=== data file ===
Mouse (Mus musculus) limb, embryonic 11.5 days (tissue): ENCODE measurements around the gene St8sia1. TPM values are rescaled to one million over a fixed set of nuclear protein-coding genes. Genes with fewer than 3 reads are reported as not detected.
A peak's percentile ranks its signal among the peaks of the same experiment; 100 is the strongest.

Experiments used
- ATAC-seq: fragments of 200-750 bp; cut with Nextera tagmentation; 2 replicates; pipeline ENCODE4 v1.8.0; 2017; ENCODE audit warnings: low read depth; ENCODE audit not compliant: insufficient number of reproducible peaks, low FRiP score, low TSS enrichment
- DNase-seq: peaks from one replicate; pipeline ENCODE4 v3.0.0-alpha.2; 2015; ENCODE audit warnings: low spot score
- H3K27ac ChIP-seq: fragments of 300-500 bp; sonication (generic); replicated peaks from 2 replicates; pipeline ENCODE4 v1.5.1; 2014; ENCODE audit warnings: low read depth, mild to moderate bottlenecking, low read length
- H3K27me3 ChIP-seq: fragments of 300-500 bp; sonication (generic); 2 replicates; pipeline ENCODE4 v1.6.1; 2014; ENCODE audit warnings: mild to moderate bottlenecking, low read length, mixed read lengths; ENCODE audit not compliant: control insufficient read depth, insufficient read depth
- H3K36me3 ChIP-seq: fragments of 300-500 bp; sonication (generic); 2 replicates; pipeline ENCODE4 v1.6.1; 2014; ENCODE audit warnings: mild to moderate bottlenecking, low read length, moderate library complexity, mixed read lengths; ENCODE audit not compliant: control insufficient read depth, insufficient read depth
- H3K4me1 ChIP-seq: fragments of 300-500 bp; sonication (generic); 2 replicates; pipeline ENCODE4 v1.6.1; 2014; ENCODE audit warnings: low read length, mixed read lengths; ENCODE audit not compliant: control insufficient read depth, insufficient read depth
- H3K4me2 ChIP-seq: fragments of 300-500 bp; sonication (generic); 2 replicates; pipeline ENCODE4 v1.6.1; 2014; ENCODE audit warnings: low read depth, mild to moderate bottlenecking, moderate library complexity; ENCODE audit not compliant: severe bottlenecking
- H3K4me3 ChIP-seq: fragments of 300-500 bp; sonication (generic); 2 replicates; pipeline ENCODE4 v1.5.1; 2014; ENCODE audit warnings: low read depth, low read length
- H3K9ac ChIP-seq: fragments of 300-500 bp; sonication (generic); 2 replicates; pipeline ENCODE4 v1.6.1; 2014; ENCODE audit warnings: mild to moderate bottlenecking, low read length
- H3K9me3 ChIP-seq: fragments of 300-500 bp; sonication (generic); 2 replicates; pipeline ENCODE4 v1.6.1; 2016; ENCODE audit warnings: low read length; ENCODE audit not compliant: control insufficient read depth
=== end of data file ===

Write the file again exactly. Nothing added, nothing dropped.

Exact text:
Mouse (Mus musculus) limb, embryonic 11.5 days (tissue): ENCODE measurements around the gene St8sia1. TPM values are rescaled to one million over a fixed set of nuclear protein-coding genes. Genes with fewer than 3 reads are reported as not detected.
A peak's percentile ranks its signal among the peaks of the same experiment; 100 is the strongest.

Experiments used
- ATAC-seq: fragments of 200-750 bp; cut with Nextera tagmentation; 2 replicates; pipeline ENCODE4 v1.8.0; 2017; ENCODE audit warnings: low read depth; ENCODE audit not compliant: insufficient number of reproducible peaks, low FRiP score, low TSS enrichment
- DNase-seq: peaks from one replicate; pipeline ENCODE4 v3.0.0-alpha.2; 2015; ENCODE audit warnings: low spot score
- H3K27ac ChIP-seq: fragments of 300-500 bp; sonication (generic); replicated peaks from 2 replicates; pipeline ENCODE4 v1.5.1; 2014; ENCODE audit warnings: low read depth, mild to moderate bottlenecking, low read length
- H3K27me3 ChIP-seq: fragments of 300-500 bp; sonication (generic); 2 replicates; pipeline ENCODE4 v1.6.1; 2014; ENCODE audit warnings: mild to moderate bottlenecking, low read length, mixed read lengths; ENCODE audit not compliant: control insufficient read depth, insufficient read depth
- H3K36me3 ChIP-seq: fragments of 300-500 bp; sonication (generic); 2 replicates; pipeline ENCODE4 v1.6.1; 2014; ENCODE audit warnings: mild to moderate bottlenecking, low read length, moderate library complexity, mixed read lengths; ENCODE audit not compliant: control insufficient read depth, insufficient read depth
- H3K4me1 ChIP-seq: fragments of 300-500 bp; sonication (generic); 2 replicates; pipeline ENCODE4 v1.6.1; 2014; ENCODE audit warnings: low read length, mixed read lengths; ENCODE audit not compliant: control insufficient read depth, insufficient read depth
- H3K4me2 ChIP-seq: fragments of 300-500 bp; sonication (generic); 2 replicates; pipeline ENCODE4 v1.6.1; 2014; ENCODE audit warnings: low read depth, mild to moderate bottlenecking, moderate library complexity; ENCODE audit not compliant: severe bottlenecking
- H3K4me3 ChIP-seq: fragments of 300-500 bp; sonication (generic); 2 replicates; pipeline ENCODE4 v1.5.1; 2014; ENCODE audit warnings: low read depth, low read length
- H3K9ac ChIP-seq: fragments of 300-500 bp; sonication (generic); 2 replicates; pipeline ENCODE4 v1.6.1; 2014; ENCODE audit warnings: mild to moderate bottlenecking, low read length
- H3K9me3 ChIP-seq: fragments of 300-500 bp; sonication (generic); 2 replicates; pipeline ENCODE4 v1.6.1; 2016; ENCODE audit warnings: low read length; ENCODE audit not compliant: control insufficient read depth